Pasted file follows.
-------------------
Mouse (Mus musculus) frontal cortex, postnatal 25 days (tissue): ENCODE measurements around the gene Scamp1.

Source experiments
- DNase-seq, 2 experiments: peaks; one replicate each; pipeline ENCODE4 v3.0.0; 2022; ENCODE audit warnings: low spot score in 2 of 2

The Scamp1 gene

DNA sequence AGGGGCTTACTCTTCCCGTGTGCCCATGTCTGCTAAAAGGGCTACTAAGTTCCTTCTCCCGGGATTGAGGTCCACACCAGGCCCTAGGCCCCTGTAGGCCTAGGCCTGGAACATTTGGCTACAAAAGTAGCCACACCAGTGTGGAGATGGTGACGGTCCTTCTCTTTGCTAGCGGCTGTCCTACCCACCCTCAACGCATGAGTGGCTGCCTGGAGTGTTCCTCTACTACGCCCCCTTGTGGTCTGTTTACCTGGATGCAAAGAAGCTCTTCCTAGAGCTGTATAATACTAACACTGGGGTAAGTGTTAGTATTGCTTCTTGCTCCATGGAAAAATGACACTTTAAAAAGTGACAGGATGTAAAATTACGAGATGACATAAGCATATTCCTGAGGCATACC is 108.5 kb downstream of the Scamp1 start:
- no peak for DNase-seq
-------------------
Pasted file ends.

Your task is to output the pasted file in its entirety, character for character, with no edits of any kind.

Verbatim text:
Mouse (Mus musculus) frontal cortex, postnatal 25 days (tissue): ENCODE measurements around the gene Scamp1.

Source experiments
- DNase-seq, 2 experiments: peaks; one replicate each; pipeline ENCODE4 v3.0.0; 2022; ENCODE audit warnings: low spot score in 2 of 2

The Scamp1 gene

DNA sequence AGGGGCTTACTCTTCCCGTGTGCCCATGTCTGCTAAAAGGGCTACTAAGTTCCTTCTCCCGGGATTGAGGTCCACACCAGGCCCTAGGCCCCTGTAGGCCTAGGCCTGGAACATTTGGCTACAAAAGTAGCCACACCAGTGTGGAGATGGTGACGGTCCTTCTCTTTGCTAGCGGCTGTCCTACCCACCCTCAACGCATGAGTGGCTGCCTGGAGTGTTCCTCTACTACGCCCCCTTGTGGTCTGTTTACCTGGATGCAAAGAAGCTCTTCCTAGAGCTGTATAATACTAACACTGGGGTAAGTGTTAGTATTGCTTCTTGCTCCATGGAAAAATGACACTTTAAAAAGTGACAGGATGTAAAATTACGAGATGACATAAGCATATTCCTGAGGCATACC is 108.5 kb downstream of the Scamp1 start:
- no peak for DNase-seq